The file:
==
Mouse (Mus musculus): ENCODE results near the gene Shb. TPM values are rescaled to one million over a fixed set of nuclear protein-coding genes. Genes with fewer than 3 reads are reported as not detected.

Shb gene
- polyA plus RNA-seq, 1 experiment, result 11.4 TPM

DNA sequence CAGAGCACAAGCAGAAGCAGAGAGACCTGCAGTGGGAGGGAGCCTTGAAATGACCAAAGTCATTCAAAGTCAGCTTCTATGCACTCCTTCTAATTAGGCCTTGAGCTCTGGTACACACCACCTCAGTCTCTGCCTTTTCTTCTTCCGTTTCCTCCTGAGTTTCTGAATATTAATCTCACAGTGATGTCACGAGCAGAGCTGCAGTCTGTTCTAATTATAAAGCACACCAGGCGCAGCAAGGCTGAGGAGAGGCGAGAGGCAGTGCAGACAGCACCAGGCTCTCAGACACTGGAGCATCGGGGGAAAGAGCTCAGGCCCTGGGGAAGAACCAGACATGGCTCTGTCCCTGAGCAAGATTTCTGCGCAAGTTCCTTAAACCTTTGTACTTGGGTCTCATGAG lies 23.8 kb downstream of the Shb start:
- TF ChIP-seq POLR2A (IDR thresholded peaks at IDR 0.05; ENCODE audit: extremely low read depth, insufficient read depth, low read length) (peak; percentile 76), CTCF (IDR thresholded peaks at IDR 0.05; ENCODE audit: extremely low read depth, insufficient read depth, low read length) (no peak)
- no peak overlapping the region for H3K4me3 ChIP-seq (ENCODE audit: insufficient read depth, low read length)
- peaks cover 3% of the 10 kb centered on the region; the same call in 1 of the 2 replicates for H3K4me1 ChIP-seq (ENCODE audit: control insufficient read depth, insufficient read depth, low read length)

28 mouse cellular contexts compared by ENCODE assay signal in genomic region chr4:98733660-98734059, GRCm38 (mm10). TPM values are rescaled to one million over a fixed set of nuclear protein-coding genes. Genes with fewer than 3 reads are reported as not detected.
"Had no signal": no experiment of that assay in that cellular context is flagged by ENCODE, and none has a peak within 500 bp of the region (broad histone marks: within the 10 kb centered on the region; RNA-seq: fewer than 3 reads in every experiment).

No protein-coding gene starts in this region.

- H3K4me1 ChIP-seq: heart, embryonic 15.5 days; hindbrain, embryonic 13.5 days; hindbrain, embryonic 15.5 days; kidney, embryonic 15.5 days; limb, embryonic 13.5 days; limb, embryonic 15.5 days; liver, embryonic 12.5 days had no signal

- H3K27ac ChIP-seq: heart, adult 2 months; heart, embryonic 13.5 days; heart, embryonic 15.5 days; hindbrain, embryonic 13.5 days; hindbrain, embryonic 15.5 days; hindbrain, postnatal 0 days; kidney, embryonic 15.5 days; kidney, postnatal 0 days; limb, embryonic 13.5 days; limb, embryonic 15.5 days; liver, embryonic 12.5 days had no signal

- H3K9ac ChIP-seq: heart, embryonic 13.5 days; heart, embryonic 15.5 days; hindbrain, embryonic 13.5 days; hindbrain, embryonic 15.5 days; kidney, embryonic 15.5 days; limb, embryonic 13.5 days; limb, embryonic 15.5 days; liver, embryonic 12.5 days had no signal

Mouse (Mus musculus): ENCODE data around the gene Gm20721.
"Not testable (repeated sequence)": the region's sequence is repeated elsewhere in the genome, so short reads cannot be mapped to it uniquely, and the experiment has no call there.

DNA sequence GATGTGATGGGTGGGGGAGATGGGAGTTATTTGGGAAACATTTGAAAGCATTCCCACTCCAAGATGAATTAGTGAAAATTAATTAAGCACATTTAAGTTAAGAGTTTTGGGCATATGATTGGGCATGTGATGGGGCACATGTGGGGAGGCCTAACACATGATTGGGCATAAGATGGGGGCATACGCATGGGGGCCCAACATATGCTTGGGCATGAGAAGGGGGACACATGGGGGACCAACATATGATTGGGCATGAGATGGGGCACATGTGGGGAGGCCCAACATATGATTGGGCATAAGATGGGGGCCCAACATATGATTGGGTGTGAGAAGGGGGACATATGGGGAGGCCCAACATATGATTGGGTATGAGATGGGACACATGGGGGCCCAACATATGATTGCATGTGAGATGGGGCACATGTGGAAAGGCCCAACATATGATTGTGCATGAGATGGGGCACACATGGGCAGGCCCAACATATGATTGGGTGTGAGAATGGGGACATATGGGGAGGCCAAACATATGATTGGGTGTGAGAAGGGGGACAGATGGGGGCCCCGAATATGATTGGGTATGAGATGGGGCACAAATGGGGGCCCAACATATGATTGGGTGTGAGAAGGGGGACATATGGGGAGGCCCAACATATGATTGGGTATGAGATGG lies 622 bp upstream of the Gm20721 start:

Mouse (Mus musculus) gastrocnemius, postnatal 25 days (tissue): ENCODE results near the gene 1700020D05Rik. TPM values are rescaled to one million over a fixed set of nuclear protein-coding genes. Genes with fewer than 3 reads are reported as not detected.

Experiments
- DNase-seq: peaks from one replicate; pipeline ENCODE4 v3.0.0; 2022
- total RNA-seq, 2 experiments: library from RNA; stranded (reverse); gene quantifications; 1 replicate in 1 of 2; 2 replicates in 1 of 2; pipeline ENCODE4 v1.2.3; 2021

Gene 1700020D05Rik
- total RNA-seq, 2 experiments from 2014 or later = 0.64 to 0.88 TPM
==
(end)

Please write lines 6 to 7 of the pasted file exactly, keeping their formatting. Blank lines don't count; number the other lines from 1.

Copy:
- no peak overlapping the region for H3K4me3 ChIP-seq (ENCODE audit: insufficient read depth, low read length)
- peaks cover 3% of the 10 kb centered on the region; the same call in 1 of the 2 replicates for H3K4me1 ChIP-seq (ENCODE audit: control insufficient read depth, insufficient read depth, low read length)